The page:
SOUTHAMPTON, N.Y. - Charles Howell pulled his tee ball right on the impossibly banked par-3 seventh hole Tuesday, eliciting a quick challenge from his practice-round partner's caddie.
"I'll carry your bag naked the rest of the round if you get up and down from there," said Stevie Williams, the rich and famously brusque looper for Tiger Woods.
Howell did get up and down for par from a bunker. To the great pleasure of the U.S. Open galleries following them around Shinnecock Hills Golf Club, Williams reneged on his dare.
"I don't know why," Howell said. "He owes me."
In the next four days, the challenge for the Augusta native will be even greater and the reward far more enticing. Howell competes in his 11th career major and fourth consecutive U.S. Open on one of the most revered American venues.
After an early morning practice round with the world's No. 1 player Tuesday, Howell says he has just one wish for his 25th birthday Sunday. He hopes the same principal players are involved.
"Hopefully I'll be sleeping in and playing a late afternoon round at Shinnecock," he said. "I'd love to do it with Tiger."
Howell is getting his first taste of Shinnecock's Americanized version of links-style golf. Tuesday was his second 18-hole tour of the Long Island treasure, and Woods showed him the sights including the spot where he injured his wrist in the second round of the 1995 U.S. Open and the place three holes later where he finally had to withdraw from the tournament.
Howell is ready to create major memories of his own on a course he ranks right up there with any he's ever played.
"Nothing comes close to Augusta, but other than that this is one of my favorites," he said. "It's fun to play."
Shinnecock is unlike any other major venue on U.S. soil. Built among hills, shaped by tall fescues and swept by nearly constant winds that blow across this narrow neck of land between the Atlantic Ocean and Peconic Bay, Shinnecock Hills is a decidedly different test than any Howell has experienced in his young career.
"It's a British Open in New York," Howell said. "It looks like we've got three in a row - here, the British Open at Troon and then the PGA up in Kohler, Wis. (at Whistling Straights). Three British Opens in a row, so I better get used to it."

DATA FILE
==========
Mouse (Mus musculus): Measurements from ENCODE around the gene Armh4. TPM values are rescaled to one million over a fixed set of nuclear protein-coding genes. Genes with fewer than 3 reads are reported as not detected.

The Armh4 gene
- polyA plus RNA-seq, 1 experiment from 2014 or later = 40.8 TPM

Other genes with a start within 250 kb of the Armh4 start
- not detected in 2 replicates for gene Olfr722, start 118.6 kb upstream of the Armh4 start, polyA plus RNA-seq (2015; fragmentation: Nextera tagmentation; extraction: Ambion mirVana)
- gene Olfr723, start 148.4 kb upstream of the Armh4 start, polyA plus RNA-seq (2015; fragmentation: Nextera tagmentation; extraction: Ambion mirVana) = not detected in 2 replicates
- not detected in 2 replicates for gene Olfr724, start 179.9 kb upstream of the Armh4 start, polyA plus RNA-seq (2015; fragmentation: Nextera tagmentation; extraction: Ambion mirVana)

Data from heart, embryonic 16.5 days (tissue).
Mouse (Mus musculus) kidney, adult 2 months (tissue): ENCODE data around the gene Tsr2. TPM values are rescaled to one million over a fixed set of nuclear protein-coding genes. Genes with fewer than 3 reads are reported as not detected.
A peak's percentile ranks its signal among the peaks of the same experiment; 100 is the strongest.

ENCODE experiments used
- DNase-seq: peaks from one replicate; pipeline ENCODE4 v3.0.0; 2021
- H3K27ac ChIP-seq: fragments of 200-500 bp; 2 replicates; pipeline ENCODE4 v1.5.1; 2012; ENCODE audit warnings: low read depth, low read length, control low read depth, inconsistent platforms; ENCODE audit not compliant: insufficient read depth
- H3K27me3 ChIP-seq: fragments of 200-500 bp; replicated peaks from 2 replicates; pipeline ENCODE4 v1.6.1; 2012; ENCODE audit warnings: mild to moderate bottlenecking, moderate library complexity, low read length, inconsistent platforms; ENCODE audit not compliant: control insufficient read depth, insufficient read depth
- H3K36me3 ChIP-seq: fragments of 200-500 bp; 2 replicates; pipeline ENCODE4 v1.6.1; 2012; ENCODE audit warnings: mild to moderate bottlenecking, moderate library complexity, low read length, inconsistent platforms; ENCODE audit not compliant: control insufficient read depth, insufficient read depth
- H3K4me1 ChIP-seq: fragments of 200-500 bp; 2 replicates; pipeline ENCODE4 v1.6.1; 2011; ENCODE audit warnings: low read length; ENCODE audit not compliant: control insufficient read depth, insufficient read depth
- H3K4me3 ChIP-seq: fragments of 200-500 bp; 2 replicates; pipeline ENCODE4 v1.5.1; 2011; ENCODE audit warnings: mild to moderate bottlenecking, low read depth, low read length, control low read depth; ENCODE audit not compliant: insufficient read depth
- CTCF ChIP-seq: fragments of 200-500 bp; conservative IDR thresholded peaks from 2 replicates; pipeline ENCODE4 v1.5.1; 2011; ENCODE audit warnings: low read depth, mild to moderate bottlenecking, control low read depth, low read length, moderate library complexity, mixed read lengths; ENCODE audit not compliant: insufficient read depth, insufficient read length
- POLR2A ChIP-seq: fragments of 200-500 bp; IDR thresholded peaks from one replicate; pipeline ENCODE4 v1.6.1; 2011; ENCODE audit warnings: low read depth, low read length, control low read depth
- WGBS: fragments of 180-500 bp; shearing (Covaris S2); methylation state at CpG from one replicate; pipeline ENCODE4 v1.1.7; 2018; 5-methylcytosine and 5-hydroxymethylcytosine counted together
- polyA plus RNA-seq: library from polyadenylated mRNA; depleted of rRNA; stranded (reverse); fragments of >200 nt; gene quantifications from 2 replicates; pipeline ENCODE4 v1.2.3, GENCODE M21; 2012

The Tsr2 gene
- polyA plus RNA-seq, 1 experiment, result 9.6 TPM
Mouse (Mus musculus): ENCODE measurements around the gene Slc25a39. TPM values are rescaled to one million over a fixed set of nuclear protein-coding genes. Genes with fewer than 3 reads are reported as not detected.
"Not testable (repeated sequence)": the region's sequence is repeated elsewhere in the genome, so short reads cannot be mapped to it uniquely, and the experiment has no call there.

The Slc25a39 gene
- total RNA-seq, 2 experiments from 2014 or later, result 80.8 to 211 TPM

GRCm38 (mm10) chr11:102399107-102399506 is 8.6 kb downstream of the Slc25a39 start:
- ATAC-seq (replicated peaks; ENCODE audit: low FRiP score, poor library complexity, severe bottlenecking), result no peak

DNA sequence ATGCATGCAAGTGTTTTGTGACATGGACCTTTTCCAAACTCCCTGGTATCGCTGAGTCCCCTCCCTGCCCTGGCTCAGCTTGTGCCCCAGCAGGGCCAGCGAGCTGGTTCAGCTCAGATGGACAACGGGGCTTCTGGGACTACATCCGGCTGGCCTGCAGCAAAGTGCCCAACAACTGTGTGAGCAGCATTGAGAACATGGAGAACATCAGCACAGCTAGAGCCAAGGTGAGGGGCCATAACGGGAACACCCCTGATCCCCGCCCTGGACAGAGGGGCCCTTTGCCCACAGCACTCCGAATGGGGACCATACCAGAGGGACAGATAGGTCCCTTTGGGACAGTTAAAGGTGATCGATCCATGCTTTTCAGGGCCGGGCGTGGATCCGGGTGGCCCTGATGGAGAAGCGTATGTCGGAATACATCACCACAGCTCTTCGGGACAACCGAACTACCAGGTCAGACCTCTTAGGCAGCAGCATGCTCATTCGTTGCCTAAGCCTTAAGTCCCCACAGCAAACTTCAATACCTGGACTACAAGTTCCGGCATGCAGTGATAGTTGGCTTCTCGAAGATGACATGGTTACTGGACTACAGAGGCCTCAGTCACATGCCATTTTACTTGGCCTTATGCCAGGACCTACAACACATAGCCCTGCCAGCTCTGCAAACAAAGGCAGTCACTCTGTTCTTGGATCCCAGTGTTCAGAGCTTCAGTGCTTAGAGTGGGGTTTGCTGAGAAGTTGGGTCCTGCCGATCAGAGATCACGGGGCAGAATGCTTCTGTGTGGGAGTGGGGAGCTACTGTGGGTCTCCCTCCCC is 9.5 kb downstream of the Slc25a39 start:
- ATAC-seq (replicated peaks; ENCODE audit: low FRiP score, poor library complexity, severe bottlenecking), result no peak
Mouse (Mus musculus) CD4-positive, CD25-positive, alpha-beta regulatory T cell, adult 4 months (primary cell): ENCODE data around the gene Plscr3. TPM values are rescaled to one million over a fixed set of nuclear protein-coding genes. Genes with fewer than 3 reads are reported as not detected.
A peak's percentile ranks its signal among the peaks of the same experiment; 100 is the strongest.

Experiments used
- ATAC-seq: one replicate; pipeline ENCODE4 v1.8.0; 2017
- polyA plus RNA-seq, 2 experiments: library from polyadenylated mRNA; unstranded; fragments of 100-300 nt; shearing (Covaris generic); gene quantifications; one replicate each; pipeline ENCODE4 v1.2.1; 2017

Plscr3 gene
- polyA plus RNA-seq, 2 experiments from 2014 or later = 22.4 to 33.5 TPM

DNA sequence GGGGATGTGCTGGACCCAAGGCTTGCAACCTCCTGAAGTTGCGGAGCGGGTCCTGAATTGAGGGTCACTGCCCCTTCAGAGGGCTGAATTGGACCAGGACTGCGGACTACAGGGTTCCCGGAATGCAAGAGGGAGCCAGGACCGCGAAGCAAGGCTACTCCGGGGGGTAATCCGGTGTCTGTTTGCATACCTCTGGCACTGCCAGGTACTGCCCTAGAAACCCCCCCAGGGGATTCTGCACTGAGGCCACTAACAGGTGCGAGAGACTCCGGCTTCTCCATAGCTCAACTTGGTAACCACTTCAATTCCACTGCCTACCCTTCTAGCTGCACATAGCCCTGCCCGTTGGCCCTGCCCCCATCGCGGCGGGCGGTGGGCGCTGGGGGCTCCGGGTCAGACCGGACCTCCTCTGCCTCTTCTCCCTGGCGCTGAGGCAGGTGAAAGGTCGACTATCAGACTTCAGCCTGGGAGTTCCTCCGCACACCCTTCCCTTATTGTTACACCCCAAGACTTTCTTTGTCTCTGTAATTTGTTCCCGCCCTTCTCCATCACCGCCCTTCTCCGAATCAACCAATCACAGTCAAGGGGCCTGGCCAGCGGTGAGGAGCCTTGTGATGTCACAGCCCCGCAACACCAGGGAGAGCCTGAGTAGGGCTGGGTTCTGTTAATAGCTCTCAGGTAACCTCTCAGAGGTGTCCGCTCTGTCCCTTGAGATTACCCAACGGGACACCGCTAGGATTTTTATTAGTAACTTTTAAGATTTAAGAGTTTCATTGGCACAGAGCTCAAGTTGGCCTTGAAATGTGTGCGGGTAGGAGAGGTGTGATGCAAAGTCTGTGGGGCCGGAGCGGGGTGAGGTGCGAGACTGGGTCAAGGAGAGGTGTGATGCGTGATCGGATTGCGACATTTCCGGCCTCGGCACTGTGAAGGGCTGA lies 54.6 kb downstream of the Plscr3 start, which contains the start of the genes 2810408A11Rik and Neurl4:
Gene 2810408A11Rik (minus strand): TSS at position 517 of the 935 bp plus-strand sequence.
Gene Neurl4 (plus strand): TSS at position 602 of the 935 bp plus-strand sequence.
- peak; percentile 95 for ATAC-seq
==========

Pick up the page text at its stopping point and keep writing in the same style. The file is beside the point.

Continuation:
The way this up-and-down year has gone for Howell, he's due for a strong finish this week. He finished 15th at Bay Hill only to miss the cut the next week at the Players Championship. He tied for 13th at the Masters Tournament before missing the cut in Houston. He tied for fifth in New Orleans before missing the cut at the Wachovia Championship in Charlotte. He tied for ninth in Memphis before missing the cut at the Memorial in his last event.
With 10 straight made cuts in majors and seven top-30 finishes, Howell seems positioned to contend here. Much like his friend Tiger, Howell insists he's close to putting everything together. The odds are stronger this week considering the tougher the event, the better he plays.
"I loved Bethpage and I love this too because they're hard and par is a good score and will get rewarded," he said. "I like majors because it rewards a par. You kind of grind your way through it and somehow find a way to make a par and that keeps you in the hunt."
Howell tees off in the first two rounds with a pair of major winners - 2002 U.S. Open champion Retief Goosen and 1994 British Open winner Justin Leonard.
Howell would love to join them and extend the streak of first-time major winners to seven.
"That would be the best birthday present I could think of," he said.
Reach Scott Michaux at (706) 823-3219 or firstname.lastname@example.org.
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